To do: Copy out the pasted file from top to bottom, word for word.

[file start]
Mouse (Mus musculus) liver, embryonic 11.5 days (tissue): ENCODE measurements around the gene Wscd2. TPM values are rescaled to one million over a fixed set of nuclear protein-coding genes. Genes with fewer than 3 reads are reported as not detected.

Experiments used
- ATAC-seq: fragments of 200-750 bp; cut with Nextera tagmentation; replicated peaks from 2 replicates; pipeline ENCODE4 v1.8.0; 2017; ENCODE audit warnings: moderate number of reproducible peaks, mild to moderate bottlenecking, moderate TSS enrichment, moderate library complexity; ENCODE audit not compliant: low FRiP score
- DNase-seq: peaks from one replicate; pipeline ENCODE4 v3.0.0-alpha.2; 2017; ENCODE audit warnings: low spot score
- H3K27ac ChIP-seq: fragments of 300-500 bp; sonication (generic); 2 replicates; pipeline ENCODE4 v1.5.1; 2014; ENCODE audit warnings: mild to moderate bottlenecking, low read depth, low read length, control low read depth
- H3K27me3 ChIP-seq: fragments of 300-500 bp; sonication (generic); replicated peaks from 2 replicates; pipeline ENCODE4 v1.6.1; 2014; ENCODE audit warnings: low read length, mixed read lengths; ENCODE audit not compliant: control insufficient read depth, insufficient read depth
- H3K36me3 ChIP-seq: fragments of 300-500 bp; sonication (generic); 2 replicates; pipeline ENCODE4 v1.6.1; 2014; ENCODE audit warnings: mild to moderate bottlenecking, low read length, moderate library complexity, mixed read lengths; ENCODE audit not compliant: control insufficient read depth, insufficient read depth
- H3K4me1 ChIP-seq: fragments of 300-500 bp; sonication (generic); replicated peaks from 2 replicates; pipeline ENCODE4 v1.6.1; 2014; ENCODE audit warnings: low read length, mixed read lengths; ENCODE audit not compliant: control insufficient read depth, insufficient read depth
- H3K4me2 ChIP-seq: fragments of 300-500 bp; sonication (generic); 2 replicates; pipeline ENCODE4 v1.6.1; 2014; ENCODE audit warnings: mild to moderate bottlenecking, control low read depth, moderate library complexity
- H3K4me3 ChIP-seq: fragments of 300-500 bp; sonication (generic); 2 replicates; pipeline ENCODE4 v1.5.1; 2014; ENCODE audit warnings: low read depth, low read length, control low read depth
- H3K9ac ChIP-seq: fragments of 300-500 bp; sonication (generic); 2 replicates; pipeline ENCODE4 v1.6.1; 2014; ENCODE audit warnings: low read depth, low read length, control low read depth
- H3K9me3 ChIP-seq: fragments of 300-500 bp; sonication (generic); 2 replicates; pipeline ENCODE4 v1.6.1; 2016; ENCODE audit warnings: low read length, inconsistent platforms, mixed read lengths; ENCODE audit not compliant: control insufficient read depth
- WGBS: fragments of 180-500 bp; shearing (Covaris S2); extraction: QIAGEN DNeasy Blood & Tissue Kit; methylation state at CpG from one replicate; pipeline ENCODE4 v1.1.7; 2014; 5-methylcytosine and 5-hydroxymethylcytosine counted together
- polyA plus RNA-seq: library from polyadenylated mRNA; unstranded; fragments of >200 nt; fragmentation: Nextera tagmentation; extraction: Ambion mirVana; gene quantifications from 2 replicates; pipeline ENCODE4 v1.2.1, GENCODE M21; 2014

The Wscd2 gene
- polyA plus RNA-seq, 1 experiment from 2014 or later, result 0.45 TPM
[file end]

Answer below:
Mouse (Mus musculus) liver, embryonic 11.5 days (tissue): ENCODE measurements around the gene Wscd2. TPM values are rescaled to one million over a fixed set of nuclear protein-coding genes. Genes with fewer than 3 reads are reported as not detected.

Experiments used
- ATAC-seq: fragments of 200-750 bp; cut with Nextera tagmentation; replicated peaks from 2 replicates; pipeline ENCODE4 v1.8.0; 2017; ENCODE audit warnings: moderate number of reproducible peaks, mild to moderate bottlenecking, moderate TSS enrichment, moderate library complexity; ENCODE audit not compliant: low FRiP score
- DNase-seq: peaks from one replicate; pipeline ENCODE4 v3.0.0-alpha.2; 2017; ENCODE audit warnings: low spot score
- H3K27ac ChIP-seq: fragments of 300-500 bp; sonication (generic); 2 replicates; pipeline ENCODE4 v1.5.1; 2014; ENCODE audit warnings: mild to moderate bottlenecking, low read depth, low read length, control low read depth
- H3K27me3 ChIP-seq: fragments of 300-500 bp; sonication (generic); replicated peaks from 2 replicates; pipeline ENCODE4 v1.6.1; 2014; ENCODE audit warnings: low read length, mixed read lengths; ENCODE audit not compliant: control insufficient read depth, insufficient read depth
- H3K36me3 ChIP-seq: fragments of 300-500 bp; sonication (generic); 2 replicates; pipeline ENCODE4 v1.6.1; 2014; ENCODE audit warnings: mild to moderate bottlenecking, low read length, moderate library complexity, mixed read lengths; ENCODE audit not compliant: control insufficient read depth, insufficient read depth
- H3K4me1 ChIP-seq: fragments of 300-500 bp; sonication (generic); replicated peaks from 2 replicates; pipeline ENCODE4 v1.6.1; 2014; ENCODE audit warnings: low read length, mixed read lengths; ENCODE audit not compliant: control insufficient read depth, insufficient read depth
- H3K4me2 ChIP-seq: fragments of 300-500 bp; sonication (generic); 2 replicates; pipeline ENCODE4 v1.6.1; 2014; ENCODE audit warnings: mild to moderate bottlenecking, control low read depth, moderate library complexity
- H3K4me3 ChIP-seq: fragments of 300-500 bp; sonication (generic); 2 replicates; pipeline ENCODE4 v1.5.1; 2014; ENCODE audit warnings: low read depth, low read length, control low read depth
- H3K9ac ChIP-seq: fragments of 300-500 bp; sonication (generic); 2 replicates; pipeline ENCODE4 v1.6.1; 2014; ENCODE audit warnings: low read depth, low read length, control low read depth
- H3K9me3 ChIP-seq: fragments of 300-500 bp; sonication (generic); 2 replicates; pipeline ENCODE4 v1.6.1; 2016; ENCODE audit warnings: low read length, inconsistent platforms, mixed read lengths; ENCODE audit not compliant: control insufficient read depth
- WGBS: fragments of 180-500 bp; shearing (Covaris S2); extraction: QIAGEN DNeasy Blood & Tissue Kit; methylation state at CpG from one replicate; pipeline ENCODE4 v1.1.7; 2014; 5-methylcytosine and 5-hydroxymethylcytosine counted together
- polyA plus RNA-seq: library from polyadenylated mRNA; unstranded; fragments of >200 nt; fragmentation: Nextera tagmentation; extraction: Ambion mirVana; gene quantifications from 2 replicates; pipeline ENCODE4 v1.2.1, GENCODE M21; 2014

The Wscd2 gene
- polyA plus RNA-seq, 1 experiment from 2014 or later, result 0.45 TPM